But we have yet to hear from anyone in authority from the Family say anything about the Anti-Homosexuality Bill, and that leaves a truckload of ambiguity to deal with. Call me paranoid, but I think that this is exactly what they want. You see, the way things stand right now, Bahati can say whatever he wants — he can say he’s going to the National Prayer Breakfast even if he’s really not going. True or not, he can use that to build up his own political capital in Uganda with nary a contradictory whiff from the Family. Meanwhile, the Family’s silence means that Bahati isn’t embarrassed, nor are any other Family members like, say, Uganda President Yoweri Museveni. Bahati’s (and possibly Museveni’s) cherished dream goes forward, and the Family’s ties to Uganda’s political establishment remain intact. Everybody’s happy, except of course gay people in Uganda.

But on the other hand, maybe Bahati really is going to the National Prayer Breakfast. And maybe key members of the Fellowship — not Hunter, not people he knows, but others — support the kill-the-gays bills or its practically-equivalent effort, or at least are willing to look the other way. Meanwhile, those who are passing their assurances on the Warren Throckmorton may not be quite as in-the-know as they honestly think they are. How are we to know? And given the gravity of the situation, why should we go on their word while the Fellowship’s leaders maintain their useful silence? We shouldn’t, and more importantly we can’t afford to.

So, are Mr. Bahati or any other Ugandan political leaders going to Washington? I don’t know. Bahati says he is; Hunter says no. Does the Family support or oppose the Anti-Homosexuality Bill? Hunter says they oppose, but Sharlet says the group is divided and Hunter would appear to agree, especially if it’s true that Hunter went on Maddow to pressure Sen. Inhofe into taking a bolder stand (and failed). Only Doug Coe can answer all of this definitively, and pretty easily too. For the sake of all that is decent and humane, it’s time for Coe’s yes to be yes, and his no to be no. Silence is not an answer and time has almost run out.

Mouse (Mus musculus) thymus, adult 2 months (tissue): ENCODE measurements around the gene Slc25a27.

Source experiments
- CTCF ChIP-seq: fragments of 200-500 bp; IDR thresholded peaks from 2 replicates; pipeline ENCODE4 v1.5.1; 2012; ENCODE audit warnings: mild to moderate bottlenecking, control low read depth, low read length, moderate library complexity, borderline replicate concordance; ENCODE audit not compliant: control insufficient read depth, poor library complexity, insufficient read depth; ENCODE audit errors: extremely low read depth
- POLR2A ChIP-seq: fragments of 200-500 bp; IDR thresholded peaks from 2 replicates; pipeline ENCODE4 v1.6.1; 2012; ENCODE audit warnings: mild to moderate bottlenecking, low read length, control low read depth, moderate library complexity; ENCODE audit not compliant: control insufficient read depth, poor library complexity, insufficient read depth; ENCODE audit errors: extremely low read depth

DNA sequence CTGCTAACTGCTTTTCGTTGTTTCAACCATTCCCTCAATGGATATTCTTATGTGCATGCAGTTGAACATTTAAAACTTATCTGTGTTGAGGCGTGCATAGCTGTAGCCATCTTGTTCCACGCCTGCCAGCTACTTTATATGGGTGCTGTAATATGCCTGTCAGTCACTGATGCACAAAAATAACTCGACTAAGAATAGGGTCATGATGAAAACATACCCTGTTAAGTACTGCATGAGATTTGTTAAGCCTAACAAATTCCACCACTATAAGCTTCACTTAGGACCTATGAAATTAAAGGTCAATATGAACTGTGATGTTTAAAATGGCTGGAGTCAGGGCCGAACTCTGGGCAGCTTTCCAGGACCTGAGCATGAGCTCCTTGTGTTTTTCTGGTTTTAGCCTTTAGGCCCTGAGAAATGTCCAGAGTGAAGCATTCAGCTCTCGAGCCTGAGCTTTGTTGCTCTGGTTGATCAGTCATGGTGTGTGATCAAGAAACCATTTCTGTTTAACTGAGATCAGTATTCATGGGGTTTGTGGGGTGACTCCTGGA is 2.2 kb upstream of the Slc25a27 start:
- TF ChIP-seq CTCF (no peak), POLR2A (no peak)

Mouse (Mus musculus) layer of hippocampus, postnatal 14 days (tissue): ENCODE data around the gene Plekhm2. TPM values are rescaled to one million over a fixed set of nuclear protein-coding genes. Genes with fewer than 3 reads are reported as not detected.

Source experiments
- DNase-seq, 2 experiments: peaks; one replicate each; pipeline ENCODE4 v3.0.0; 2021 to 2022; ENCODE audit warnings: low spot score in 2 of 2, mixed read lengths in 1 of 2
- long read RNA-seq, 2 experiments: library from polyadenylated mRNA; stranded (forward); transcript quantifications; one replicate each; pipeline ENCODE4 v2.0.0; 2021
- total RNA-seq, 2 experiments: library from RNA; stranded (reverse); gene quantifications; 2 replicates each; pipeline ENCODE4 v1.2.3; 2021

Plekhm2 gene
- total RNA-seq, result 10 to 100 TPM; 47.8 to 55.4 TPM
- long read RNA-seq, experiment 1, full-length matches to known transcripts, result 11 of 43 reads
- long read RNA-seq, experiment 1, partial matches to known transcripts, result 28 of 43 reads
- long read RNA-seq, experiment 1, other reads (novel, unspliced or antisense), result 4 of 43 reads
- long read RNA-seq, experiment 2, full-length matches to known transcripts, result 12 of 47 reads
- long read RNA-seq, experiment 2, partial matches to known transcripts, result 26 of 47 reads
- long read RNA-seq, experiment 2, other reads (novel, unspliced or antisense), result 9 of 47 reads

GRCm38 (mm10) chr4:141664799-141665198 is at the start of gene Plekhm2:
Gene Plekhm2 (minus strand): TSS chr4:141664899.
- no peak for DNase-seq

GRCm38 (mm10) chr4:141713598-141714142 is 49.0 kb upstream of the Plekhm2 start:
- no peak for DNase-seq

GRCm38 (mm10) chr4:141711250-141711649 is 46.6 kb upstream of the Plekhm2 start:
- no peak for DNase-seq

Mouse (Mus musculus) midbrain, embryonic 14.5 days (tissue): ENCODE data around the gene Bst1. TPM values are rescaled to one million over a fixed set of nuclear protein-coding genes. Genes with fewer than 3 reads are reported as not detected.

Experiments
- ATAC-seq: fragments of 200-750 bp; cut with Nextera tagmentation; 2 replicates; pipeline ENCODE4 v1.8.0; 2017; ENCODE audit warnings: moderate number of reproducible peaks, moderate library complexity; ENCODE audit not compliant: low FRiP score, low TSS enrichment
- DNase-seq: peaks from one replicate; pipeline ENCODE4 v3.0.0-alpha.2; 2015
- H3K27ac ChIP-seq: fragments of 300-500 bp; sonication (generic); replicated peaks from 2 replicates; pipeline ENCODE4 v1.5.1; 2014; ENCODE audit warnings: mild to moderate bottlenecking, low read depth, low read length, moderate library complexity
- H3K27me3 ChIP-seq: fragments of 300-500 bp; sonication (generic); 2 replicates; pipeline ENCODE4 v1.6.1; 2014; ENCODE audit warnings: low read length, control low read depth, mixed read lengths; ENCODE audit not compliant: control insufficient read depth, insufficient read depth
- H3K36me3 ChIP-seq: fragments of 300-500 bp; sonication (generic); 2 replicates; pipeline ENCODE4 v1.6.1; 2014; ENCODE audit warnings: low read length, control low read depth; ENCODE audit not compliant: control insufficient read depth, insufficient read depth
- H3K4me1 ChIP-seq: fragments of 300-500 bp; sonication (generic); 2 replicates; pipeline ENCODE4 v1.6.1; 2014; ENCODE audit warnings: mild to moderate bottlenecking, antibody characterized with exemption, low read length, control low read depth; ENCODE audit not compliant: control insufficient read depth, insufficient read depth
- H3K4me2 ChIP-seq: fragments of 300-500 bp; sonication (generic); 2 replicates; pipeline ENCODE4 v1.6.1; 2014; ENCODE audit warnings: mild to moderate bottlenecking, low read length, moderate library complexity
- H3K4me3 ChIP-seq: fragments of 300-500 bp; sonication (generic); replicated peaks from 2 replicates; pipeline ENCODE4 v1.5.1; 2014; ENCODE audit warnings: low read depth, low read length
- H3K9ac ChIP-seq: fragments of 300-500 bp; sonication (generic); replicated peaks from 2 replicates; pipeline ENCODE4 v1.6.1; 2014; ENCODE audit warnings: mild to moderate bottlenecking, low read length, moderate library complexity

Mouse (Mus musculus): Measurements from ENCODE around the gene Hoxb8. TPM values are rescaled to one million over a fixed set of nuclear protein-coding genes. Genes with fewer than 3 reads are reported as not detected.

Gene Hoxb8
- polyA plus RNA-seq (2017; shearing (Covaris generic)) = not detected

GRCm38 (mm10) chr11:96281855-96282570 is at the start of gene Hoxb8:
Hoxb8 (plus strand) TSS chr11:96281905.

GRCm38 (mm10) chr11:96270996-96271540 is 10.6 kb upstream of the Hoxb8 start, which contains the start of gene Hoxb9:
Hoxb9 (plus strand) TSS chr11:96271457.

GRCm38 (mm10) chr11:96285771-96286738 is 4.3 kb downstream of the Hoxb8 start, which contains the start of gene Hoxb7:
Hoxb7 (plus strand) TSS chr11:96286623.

So unless I hear it from Coe or another recognized senior leader who is officially authorized to speak on behalf of the Family, I’m sticking with the only first-person account I’ve seen so far. If trust is in short supply around here, it’s because the people who really matter have not lifted a finger to try to earn it.

Click here to see BTB’s complete coverage of the past year’s anti-gay developments in Uganda.



David C.
January 19th, 2010 | LINK

There is a reason people tend to distrust “secret” organizations, and here is an excellent example of why that is so: they cannot be trusted to reveal their true intent.

Lynn David
January 19th, 2010 | LINK

Yes…. Bahati seems to be very resolute, even to thinking he would speak there. Throckmorton asked for Bahati’s reply via email, and he has gotten nothing.

Jean-Paul Bentham
January 19th, 2010 | LINK

Whether or nor Bahati goes to breakfast in Washington is a moot point.

There should be a massive demonstration outside the ‘C’ building on February 4th, a demonstration which would include anyone and everyone who hates secret societies which believe and teach that they above the law.

Frankly, if I could, I would show up there operating a pink bulldozer and then, well, che sera, sera!!


Bob Hunter
January 19th, 2010 | LINK

I paste below a very recent post from Warren Throckmorton: